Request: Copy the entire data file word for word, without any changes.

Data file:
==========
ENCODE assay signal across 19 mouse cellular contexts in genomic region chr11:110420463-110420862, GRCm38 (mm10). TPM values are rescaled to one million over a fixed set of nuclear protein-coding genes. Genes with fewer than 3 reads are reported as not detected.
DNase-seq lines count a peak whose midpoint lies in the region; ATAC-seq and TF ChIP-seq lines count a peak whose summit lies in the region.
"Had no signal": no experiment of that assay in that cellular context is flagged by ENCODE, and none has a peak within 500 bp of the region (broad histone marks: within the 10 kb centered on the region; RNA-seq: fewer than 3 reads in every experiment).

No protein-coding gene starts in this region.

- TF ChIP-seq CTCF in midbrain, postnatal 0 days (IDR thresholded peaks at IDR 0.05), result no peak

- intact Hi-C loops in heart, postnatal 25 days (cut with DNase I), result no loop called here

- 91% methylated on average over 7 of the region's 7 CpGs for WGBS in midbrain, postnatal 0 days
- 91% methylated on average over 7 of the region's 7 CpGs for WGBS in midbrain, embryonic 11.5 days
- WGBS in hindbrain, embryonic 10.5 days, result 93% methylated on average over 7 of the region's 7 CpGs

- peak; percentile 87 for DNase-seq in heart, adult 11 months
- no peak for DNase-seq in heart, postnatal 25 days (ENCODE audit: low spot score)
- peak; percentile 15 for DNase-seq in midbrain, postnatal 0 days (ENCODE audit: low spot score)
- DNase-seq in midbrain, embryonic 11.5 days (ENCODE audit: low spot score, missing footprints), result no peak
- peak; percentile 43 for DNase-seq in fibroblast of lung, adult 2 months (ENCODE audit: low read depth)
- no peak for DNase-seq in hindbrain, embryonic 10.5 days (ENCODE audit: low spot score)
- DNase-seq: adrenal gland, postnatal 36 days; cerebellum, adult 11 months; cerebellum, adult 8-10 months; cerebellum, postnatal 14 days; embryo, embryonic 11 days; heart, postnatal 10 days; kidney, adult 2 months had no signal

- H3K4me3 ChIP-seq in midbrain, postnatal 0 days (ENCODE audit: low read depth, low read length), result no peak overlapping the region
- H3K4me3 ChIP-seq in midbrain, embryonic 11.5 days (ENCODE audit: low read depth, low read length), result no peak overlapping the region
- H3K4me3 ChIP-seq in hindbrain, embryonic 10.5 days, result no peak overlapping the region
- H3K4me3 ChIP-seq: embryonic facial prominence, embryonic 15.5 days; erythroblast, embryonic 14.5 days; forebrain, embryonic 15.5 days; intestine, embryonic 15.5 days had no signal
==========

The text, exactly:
ENCODE assay signal across 19 mouse cellular contexts in genomic region chr11:110420463-110420862, GRCm38 (mm10). TPM values are rescaled to one million over a fixed set of nuclear protein-coding genes. Genes with fewer than 3 reads are reported as not detected.
DNase-seq lines count a peak whose midpoint lies in the region; ATAC-seq and TF ChIP-seq lines count a peak whose summit lies in the region.
"Had no signal": no experiment of that assay in that cellular context is flagged by ENCODE, and none has a peak within 500 bp of the region (broad histone marks: within the 10 kb centered on the region; RNA-seq: fewer than 3 reads in every experiment).

No protein-coding gene starts in this region.

- TF ChIP-seq CTCF in midbrain, postnatal 0 days (IDR thresholded peaks at IDR 0.05), result no peak

- intact Hi-C loops in heart, postnatal 25 days (cut with DNase I), result no loop called here

- 91% methylated on average over 7 of the region's 7 CpGs for WGBS in midbrain, postnatal 0 days
- 91% methylated on average over 7 of the region's 7 CpGs for WGBS in midbrain, embryonic 11.5 days
- WGBS in hindbrain, embryonic 10.5 days, result 93% methylated on average over 7 of the region's 7 CpGs

- peak; percentile 87 for DNase-seq in heart, adult 11 months
- no peak for DNase-seq in heart, postnatal 25 days (ENCODE audit: low spot score)
- peak; percentile 15 for DNase-seq in midbrain, postnatal 0 days (ENCODE audit: low spot score)
- DNase-seq in midbrain, embryonic 11.5 days (ENCODE audit: low spot score, missing footprints), result no peak
- peak; percentile 43 for DNase-seq in fibroblast of lung, adult 2 months (ENCODE audit: low read depth)
- no peak for DNase-seq in hindbrain, embryonic 10.5 days (ENCODE audit: low spot score)
- DNase-seq: adrenal gland, postnatal 36 days; cerebellum, adult 11 months; cerebellum, adult 8-10 months; cerebellum, postnatal 14 days; embryo, embryonic 11 days; heart, postnatal 10 days; kidney, adult 2 months had no signal

- H3K4me3 ChIP-seq in midbrain, postnatal 0 days (ENCODE audit: low read depth, low read length), result no peak overlapping the region
- H3K4me3 ChIP-seq in midbrain, embryonic 11.5 days (ENCODE audit: low read depth, low read length), result no peak overlapping the region
- H3K4me3 ChIP-seq in hindbrain, embryonic 10.5 days, result no peak overlapping the region
- H3K4me3 ChIP-seq: embryonic facial prominence, embryonic 15.5 days; erythroblast, embryonic 14.5 days; forebrain, embryonic 15.5 days; intestine, embryonic 15.5 days had no signal